Virginia House Speaker calls on Ryan, UVA to condemn student group
RICHMOND, Va. (CBS19 NEWS) -- The top Republican in the Virginia House of Delegates is calling on the University of Virginia to condemn a statement recently made by a student group.
House Speaker Todd Gilbert (R-15th) posted a statement on X, the platform formerly known as Twitter, regarding a statement from the Students for Justice in Palestine at UVA group.
SPJ at UVA posted a statement on Instagram earlier this week in response to the violent clashing taking place between the Israeli military and the Hamas militant group.
This came after Hamas reportedly launched a surprise attack against Israel over the weekend, including hitting an outdoor music festival, resulting in the deaths of more than 250 people.
Among the dead, there are at least 14 Americans, and there are many people who are reportedly being held hostage, including one who used to live in Richmond.
In Gilbert’s statement, he says the statement from SPJ at UVA is a full endorsement of “the rape, murder and kidnapping of innocent people, which we now know includes the beheading of babies.”
Gilbert is calling on leaders at UVA to condemn the statement put out by the students and to take action against the group.
However, he does not specify what kind of action he thinks would be appropriate.
UVA President Jim Ryan sent a message to the university community on Wednesday morning, though he did not directly address the SJP at UVA statement in it.
That message is below:
To the UVA community:
Since Hamas launched the brutal terrorist attacks on Israel on Saturday, it has been heartbreaking to learn of the devastation and sorrow wrought by what can only be described as atrocities in a region that has experienced far too many of them in its history. There can be no justification for, and we must condemn, the actions of Hamas and the horrific violence that has taken place against civilians, including children. Sadly, the terrible war it has provoked will undoubtedly mean that more innocent lives will be lost. Like so many others, I fervently hope for a swift end to the violence.
At UVA, we remain squarely focused on the well-being of UVA community members in Israel and in Gaza, as well as those closer to home who have family or friends in the region, or who are connected to the region by virtue of their faith. I am grateful to our teams in International Studies and the Vice Provost’s Office for Global Affairs, who have been in communication with those known to be traveling in or to the area; thankfully, we can report those individuals are safe at this time.
We have also reached out directly to international students who call the region home. The Office of Student Affairs quickly reached out to students with a message of support and reminding them about available resources. To that end, if you or someone you know needs assistance in coping with difficult circumstances, please don’t hesitate to contact the Office of Student Affairs or our CAPS team for support. Employees in need of support should reach out to FEAP.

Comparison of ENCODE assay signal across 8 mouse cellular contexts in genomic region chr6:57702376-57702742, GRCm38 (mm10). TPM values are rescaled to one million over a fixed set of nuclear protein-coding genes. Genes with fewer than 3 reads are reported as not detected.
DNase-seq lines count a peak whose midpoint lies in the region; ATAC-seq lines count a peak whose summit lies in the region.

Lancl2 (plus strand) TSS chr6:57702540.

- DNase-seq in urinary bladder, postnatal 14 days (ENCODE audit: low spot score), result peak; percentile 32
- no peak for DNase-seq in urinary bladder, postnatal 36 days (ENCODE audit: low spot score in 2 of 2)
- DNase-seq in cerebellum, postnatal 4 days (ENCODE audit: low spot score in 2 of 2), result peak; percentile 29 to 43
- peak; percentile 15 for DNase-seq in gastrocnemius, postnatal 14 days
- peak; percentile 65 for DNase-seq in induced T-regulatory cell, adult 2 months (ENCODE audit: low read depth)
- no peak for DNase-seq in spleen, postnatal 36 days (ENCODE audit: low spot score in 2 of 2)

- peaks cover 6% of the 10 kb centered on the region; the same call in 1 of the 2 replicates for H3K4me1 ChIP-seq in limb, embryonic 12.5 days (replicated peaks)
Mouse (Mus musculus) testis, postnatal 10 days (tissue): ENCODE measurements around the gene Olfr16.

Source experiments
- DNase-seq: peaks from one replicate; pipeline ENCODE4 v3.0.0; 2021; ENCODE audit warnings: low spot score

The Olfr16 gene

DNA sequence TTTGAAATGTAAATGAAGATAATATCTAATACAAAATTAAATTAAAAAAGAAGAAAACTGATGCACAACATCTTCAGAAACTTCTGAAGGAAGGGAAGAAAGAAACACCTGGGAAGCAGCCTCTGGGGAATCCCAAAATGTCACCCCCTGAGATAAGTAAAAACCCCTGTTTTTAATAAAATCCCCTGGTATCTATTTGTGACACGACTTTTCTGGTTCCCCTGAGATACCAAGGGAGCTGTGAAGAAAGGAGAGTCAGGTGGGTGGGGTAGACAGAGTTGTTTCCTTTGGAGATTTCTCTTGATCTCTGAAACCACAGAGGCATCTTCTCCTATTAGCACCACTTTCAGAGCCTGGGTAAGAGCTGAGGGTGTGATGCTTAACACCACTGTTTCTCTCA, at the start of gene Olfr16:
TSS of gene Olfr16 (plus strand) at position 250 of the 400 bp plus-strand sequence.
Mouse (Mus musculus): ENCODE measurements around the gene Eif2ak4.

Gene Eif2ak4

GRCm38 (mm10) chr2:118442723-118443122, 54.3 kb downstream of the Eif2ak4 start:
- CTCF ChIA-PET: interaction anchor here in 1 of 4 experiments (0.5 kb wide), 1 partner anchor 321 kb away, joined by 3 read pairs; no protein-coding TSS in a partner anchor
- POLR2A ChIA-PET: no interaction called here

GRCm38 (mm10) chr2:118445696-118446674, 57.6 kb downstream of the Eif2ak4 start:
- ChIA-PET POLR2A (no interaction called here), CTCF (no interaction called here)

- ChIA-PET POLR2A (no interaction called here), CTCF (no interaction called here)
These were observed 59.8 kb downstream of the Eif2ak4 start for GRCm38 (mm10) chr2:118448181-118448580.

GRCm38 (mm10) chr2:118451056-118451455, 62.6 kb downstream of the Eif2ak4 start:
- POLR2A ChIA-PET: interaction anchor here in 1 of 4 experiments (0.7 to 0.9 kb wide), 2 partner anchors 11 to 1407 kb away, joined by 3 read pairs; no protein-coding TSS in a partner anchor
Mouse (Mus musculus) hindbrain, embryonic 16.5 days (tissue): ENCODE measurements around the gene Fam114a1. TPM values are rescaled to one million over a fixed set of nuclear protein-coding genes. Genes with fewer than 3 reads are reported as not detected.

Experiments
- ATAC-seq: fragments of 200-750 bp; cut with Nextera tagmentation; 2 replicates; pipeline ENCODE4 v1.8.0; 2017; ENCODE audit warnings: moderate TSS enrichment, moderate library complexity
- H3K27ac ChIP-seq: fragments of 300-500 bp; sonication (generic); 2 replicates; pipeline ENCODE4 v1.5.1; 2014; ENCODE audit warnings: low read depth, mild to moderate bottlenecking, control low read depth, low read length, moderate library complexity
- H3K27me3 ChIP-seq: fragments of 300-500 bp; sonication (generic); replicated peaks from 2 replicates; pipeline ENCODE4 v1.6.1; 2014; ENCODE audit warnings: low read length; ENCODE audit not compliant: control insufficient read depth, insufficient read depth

We also intend to leverage the expertise of our faculty and staff to advance our understanding of these events and the history that led to them, consistent with our mission as a public institution of higher education. Schools and departments across the University are planning events that will help to shed light on this conflict.
There is no question that this attack and its aftermath have stirred deep emotions within this community, including sadness, fear, grief, and anger. They have also stoked division and rancor around the world along familiar lines of religion and ideology. I trust that we as a community can and will adhere to UVA’s longstanding tradition of not just allowing free speech but promoting civil discourse, even when – perhaps especially when – we strongly disagree.
Each individual in our community is processing these events in their own way, and many are suffering deeply. Asking how we can help, and remembering that we are all here for the purpose of seeking the truth, are useful touchstones for us to support those who are struggling. I have seen our community rise, with strength and grace, to meet challenges we never would have chosen to face. This is another one of those challenges, and I have great faith in this community to build bridges, listen generously, and act with compassion as we work toward a more just and peaceful world.
Finally, on a personal note, I am sorry to be a little slow in reaching out to our community. Someone very dear to me is dying, and that has occupied a good deal of my time, my attention, and my heart. But it has also reminded me of the sacredness of every life, which in turn makes me even more keenly aware of the basic cruelty and tragedy of innocent lives cut short by events and forces beyond their control. My first and last thoughts on all of this will be about them.
Virginia Attorney General Jason Miyares and others have also denounced the statement from SJP at UVA.
Israel declared war against Hamas in the wake of the weekend attacks. Hundreds of people on both have been killed and thousands of others injured.
For the latest information on the conflict, click here.
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